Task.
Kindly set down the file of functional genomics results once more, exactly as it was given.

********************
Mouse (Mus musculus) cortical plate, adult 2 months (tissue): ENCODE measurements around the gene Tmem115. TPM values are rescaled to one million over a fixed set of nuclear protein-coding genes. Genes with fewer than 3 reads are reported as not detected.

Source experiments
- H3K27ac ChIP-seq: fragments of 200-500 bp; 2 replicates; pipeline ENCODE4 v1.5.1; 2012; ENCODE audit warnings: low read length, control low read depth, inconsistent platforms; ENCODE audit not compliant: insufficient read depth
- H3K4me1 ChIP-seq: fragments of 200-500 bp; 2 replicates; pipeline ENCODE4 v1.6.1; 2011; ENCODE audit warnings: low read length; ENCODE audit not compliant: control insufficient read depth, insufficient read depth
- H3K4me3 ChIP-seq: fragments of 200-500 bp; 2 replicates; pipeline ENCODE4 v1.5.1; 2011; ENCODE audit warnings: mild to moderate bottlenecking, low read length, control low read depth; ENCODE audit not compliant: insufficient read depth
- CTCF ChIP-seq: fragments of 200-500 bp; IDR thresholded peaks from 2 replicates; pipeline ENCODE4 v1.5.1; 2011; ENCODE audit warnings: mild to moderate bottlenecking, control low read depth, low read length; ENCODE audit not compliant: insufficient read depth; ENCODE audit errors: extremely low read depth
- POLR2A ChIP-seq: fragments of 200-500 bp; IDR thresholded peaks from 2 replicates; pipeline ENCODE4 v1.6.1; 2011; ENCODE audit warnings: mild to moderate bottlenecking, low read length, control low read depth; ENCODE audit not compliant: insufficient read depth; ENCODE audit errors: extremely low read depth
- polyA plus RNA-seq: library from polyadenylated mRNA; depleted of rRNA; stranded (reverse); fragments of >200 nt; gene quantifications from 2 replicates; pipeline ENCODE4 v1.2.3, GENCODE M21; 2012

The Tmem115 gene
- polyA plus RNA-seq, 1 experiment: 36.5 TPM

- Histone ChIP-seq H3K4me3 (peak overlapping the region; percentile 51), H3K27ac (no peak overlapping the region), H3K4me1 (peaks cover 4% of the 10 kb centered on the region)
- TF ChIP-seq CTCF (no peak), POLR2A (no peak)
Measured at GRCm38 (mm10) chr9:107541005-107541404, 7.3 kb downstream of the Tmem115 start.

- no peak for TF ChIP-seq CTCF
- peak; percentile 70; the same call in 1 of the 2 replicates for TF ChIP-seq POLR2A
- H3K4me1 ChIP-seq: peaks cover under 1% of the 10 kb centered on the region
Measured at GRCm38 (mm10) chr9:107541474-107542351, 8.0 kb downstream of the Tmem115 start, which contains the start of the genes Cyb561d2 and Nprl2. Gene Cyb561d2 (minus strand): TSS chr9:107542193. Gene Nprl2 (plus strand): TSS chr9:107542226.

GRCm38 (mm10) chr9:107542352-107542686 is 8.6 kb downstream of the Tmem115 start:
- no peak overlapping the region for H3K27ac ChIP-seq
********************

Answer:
Mouse (Mus musculus) cortical plate, adult 2 months (tissue): ENCODE measurements around the gene Tmem115. TPM values are rescaled to one million over a fixed set of nuclear protein-coding genes. Genes with fewer than 3 reads are reported as not detected.

Source experiments
- H3K27ac ChIP-seq: fragments of 200-500 bp; 2 replicates; pipeline ENCODE4 v1.5.1; 2012; ENCODE audit warnings: low read length, control low read depth, inconsistent platforms; ENCODE audit not compliant: insufficient read depth
- H3K4me1 ChIP-seq: fragments of 200-500 bp; 2 replicates; pipeline ENCODE4 v1.6.1; 2011; ENCODE audit warnings: low read length; ENCODE audit not compliant: control insufficient read depth, insufficient read depth
- H3K4me3 ChIP-seq: fragments of 200-500 bp; 2 replicates; pipeline ENCODE4 v1.5.1; 2011; ENCODE audit warnings: mild to moderate bottlenecking, low read length, control low read depth; ENCODE audit not compliant: insufficient read depth
- CTCF ChIP-seq: fragments of 200-500 bp; IDR thresholded peaks from 2 replicates; pipeline ENCODE4 v1.5.1; 2011; ENCODE audit warnings: mild to moderate bottlenecking, control low read depth, low read length; ENCODE audit not compliant: insufficient read depth; ENCODE audit errors: extremely low read depth
- POLR2A ChIP-seq: fragments of 200-500 bp; IDR thresholded peaks from 2 replicates; pipeline ENCODE4 v1.6.1; 2011; ENCODE audit warnings: mild to moderate bottlenecking, low read length, control low read depth; ENCODE audit not compliant: insufficient read depth; ENCODE audit errors: extremely low read depth
- polyA plus RNA-seq: library from polyadenylated mRNA; depleted of rRNA; stranded (reverse); fragments of >200 nt; gene quantifications from 2 replicates; pipeline ENCODE4 v1.2.3, GENCODE M21; 2012

The Tmem115 gene
- polyA plus RNA-seq, 1 experiment: 36.5 TPM

- Histone ChIP-seq H3K4me3 (peak overlapping the region; percentile 51), H3K27ac (no peak overlapping the region), H3K4me1 (peaks cover 4% of the 10 kb centered on the region)
- TF ChIP-seq CTCF (no peak), POLR2A (no peak)
Measured at GRCm38 (mm10) chr9:107541005-107541404, 7.3 kb downstream of the Tmem115 start.

- no peak for TF ChIP-seq CTCF
- peak; percentile 70; the same call in 1 of the 2 replicates for TF ChIP-seq POLR2A
- H3K4me1 ChIP-seq: peaks cover under 1% of the 10 kb centered on the region
Measured at GRCm38 (mm10) chr9:107541474-107542351, 8.0 kb downstream of the Tmem115 start, which contains the start of the genes Cyb561d2 and Nprl2. Gene Cyb561d2 (minus strand): TSS chr9:107542193. Gene Nprl2 (plus strand): TSS chr9:107542226.

GRCm38 (mm10) chr9:107542352-107542686 is 8.6 kb downstream of the Tmem115 start:
- no peak overlapping the region for H3K27ac ChIP-seq